A game called The Hidden and Unknown (opens in new tab) released on Steam this week with an absurd $1,999.90 price tag. The twist is that the self-published game is purposefully shorter than two hours, which means it can be finished without exceeding Steam’s playtime limit for no-questions-asked refunds. If you don’t have two grand to temporarily blow on this game, though, don’t worry: I’ve played it, and you’re not missing anything.
The Hidden and Unknown’s creator goes by ThePro, and earlier this week told TheGamer (opens in new tab) that the high price reflects the semi-autobiographical visual novel’s value to them. They encouraged anyone who can’t afford the game to refund it or just refrain from buying it.
“I do not wish to get any people into financial trouble,” ThePro said. “I just price my game as it feels right to me, which is my right.”
The developer made similar remarks to PCGamesN (opens in new tab), and said that the game is about sharing their story and “letting people understand that even if you’re in a bad situation you can work with what you’ve got.” Oh, I’d say it’s about a whole lot more than that.
The Hidden and Unknown begins with an eight-minute-long Star Wars scroll which describes an imbalance between masculine and feminine energy that’s turning Western men infertile due to testosterone depletion, causing women to become increasingly masculine, and which will ultimately lead to the end of humanity. So it turns out this $2,000 philosophy lesson is just the same retrograde gibberish supplement-hawking YouTube masculinity gurus post every day for free. Steam’s transformation into a platform really is complete.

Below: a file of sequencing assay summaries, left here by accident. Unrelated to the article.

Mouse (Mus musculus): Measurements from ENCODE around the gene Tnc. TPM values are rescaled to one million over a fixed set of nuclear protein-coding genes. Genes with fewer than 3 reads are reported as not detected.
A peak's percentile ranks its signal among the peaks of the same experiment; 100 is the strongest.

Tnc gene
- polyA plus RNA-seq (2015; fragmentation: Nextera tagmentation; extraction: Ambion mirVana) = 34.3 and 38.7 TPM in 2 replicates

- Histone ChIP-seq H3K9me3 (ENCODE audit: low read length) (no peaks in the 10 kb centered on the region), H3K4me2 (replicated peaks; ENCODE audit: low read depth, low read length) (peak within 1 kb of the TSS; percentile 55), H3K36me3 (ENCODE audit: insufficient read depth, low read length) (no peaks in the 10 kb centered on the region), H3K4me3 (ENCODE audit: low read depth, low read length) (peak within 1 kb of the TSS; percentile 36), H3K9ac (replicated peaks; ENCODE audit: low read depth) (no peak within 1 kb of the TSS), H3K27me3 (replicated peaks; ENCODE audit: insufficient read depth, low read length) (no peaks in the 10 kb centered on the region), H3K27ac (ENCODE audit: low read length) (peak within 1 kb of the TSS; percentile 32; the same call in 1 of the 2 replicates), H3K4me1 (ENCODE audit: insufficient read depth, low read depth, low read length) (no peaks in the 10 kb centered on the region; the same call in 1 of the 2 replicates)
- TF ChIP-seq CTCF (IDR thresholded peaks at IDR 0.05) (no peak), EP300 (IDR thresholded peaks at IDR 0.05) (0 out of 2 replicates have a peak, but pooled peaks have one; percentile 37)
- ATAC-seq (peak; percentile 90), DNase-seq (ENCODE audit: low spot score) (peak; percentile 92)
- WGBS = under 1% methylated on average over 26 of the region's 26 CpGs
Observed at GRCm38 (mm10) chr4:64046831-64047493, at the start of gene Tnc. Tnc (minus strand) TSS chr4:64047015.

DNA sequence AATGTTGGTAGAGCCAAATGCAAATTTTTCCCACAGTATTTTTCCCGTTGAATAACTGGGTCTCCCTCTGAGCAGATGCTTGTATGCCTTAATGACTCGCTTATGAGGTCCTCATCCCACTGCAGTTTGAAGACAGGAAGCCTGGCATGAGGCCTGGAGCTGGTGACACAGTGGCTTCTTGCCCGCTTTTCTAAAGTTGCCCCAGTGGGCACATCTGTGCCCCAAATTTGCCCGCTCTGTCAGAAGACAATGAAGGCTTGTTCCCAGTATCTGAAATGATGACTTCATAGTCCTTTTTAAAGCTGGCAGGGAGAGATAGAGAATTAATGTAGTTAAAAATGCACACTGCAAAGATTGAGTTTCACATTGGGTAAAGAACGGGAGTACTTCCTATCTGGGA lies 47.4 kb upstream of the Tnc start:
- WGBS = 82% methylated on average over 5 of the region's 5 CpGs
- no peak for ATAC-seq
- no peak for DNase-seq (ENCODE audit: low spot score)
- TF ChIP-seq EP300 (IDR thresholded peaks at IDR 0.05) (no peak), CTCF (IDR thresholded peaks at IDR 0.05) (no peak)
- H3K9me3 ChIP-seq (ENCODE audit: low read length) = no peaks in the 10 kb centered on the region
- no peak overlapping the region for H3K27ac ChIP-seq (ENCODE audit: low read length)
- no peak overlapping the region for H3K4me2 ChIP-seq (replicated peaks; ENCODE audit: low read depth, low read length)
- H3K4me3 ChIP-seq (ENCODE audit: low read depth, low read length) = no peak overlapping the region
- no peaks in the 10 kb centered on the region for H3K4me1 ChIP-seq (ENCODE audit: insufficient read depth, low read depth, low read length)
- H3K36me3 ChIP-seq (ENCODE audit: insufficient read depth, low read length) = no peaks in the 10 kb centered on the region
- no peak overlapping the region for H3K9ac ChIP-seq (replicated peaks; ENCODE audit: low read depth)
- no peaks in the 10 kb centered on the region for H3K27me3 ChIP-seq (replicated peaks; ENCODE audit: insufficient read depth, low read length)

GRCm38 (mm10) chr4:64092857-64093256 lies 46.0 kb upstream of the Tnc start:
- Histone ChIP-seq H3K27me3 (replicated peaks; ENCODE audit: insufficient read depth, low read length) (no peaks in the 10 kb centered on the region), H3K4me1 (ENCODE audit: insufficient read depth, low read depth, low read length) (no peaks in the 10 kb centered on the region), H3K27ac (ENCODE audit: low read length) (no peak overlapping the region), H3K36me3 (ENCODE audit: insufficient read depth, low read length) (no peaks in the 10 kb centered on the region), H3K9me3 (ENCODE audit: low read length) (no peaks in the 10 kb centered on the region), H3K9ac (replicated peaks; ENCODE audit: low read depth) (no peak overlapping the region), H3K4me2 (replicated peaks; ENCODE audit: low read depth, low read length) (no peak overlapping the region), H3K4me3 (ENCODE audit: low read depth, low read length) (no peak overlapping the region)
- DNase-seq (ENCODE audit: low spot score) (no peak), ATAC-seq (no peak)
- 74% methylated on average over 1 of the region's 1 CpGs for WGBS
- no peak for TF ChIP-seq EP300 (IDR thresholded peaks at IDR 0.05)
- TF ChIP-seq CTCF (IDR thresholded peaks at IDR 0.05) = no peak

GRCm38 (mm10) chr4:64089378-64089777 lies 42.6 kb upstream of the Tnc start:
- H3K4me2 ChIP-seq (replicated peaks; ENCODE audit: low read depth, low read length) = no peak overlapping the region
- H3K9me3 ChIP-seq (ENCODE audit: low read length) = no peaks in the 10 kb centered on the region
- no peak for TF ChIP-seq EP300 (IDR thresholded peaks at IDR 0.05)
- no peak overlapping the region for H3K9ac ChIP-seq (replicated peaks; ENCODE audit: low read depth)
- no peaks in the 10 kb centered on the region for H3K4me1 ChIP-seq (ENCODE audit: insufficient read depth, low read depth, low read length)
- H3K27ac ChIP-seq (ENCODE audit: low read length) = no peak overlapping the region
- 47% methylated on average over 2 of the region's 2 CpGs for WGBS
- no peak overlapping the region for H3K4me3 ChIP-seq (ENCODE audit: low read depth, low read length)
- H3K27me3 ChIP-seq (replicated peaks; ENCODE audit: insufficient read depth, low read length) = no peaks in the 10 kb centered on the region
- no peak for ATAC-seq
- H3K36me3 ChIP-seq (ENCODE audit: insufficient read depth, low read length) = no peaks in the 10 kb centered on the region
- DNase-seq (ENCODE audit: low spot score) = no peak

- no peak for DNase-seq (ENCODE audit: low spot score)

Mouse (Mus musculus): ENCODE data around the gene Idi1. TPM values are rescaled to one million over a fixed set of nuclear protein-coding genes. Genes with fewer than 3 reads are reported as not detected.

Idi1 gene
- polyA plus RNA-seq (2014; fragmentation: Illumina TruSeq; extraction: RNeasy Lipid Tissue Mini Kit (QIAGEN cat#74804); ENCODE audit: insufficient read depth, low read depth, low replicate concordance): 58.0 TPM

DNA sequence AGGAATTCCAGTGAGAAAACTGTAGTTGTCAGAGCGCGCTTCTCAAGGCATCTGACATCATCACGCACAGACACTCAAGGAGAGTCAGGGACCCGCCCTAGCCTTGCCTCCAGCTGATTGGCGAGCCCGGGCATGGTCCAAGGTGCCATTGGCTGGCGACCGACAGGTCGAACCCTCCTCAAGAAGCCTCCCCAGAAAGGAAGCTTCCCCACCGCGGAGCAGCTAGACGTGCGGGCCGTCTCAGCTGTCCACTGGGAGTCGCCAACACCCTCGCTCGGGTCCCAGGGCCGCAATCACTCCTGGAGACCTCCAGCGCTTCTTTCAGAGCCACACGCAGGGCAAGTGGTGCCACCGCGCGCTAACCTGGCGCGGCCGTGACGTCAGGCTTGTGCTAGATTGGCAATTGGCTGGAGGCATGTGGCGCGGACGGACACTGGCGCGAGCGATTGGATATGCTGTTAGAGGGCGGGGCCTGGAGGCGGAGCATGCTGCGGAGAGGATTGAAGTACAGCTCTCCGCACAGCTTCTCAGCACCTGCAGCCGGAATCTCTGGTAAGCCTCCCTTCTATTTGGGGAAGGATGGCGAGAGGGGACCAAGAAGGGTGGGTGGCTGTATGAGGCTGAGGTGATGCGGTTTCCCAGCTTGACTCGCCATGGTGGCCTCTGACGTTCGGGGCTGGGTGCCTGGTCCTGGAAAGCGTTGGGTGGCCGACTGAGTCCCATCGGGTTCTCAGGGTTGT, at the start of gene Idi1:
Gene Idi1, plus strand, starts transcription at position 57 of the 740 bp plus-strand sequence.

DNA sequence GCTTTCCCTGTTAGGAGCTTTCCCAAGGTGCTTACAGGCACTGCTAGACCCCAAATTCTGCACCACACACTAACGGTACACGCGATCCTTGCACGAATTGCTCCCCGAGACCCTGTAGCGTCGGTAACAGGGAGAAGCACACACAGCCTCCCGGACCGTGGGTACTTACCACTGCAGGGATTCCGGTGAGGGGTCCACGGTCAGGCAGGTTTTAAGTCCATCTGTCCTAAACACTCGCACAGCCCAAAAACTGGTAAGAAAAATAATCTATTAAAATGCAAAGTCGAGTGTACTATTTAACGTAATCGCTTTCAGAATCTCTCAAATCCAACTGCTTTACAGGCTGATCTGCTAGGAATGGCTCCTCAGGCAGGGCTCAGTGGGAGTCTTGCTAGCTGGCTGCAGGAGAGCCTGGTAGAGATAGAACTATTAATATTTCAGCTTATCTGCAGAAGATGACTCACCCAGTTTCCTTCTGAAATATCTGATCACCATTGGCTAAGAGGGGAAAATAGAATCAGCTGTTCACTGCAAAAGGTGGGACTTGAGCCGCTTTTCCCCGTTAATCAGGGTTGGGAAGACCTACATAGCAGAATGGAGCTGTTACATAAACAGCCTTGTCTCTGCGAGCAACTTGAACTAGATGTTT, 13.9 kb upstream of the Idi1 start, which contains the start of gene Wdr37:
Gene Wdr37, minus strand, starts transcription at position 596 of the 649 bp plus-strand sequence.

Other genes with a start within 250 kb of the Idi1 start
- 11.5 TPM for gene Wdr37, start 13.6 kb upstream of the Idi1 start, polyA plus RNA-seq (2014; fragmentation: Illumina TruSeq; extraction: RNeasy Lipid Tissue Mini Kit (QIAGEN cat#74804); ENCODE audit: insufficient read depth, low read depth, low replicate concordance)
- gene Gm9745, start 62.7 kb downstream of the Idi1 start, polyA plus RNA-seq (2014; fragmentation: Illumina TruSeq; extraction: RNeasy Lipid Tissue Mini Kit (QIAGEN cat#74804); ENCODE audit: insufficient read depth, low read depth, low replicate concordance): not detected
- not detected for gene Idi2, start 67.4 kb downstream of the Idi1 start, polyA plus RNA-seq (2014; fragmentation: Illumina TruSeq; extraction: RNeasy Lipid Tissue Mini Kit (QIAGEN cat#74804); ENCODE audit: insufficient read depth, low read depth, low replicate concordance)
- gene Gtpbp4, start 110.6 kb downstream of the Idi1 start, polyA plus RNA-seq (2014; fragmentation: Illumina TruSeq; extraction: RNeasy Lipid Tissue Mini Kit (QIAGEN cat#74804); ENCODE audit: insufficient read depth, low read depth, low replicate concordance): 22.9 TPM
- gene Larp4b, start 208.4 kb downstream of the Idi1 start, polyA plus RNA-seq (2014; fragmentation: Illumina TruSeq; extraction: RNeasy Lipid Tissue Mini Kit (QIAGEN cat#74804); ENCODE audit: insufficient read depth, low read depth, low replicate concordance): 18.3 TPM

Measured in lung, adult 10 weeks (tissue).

After introducing a time-traveling AI entity which perfectly balances the masculine (“thinking”) and feminine (“feeling”) energies, the dogmatic preamble gives way to a less confident, mostly non-interactive visual novel about a kid named Brian. None of the characters are depicted visually, only the locations, which have obviously been created with help from an AI image generator.
The story is a compilation of anecdotes from Brian’s youth which were apparently drawn from the creator’s own tumultuous life experiences, but which are for the most part acutely mundane: accounts of soccer practices, times Brian appeared smart in class, times he went to bed and woke up the next morning, notes about an online game he played. What few passages invite sympathy are undercut by the point of the whole thing: Brian’s transformation into a testosterone-rich übermensch whose ex-girlfriend can’t manipulate him anymore (he read Sun Tzu’s The Art of War) and whose depression is thwarted by masculine habits such as sleeping enough and getting regular exercise.
I’ve never written a gender essentialist manifesto on the estrogen poisoning of Western men, but there do exist immature old journal entries and short stories that I’m glad I never had the impulse to publish. If I had, I hope I also would’ve used a pseudonym and charged $2,000 to read them (I wish that about some of the things I have published), so credit to ThePro for that much. With luck, they’ll also appreciate those choices one day.
Then again, without the stunt pricing, The Hidden and Unknown may have been ignored entirely, like so many other bad games and novels. It actually has three Steam reviews so far, which can’t be left by users who don’t own it, although that doesn’t necessarily mean they paid for it. One review, posted pre-release, says simply, “Would buy again. 10/10.” The next says, “Worth every penny.”
The third review skips the sarcasm, calling The Hidden and Unknown the “worst game ever made” and “meaningless, misanthropic trash.” That reviewer does note that they received the game for free, so the axiom that you get what you pay for still holds in this case.
The Hidden and Unknown isn’t the first game to incorporate Steam’s refund policy into its design. Last year, a game called Refund Me If You Can challenged players to escape a maze in under two hours, just in time to get their money back. I find the playful, metacontextual design fun, but I think I prefer the maze example.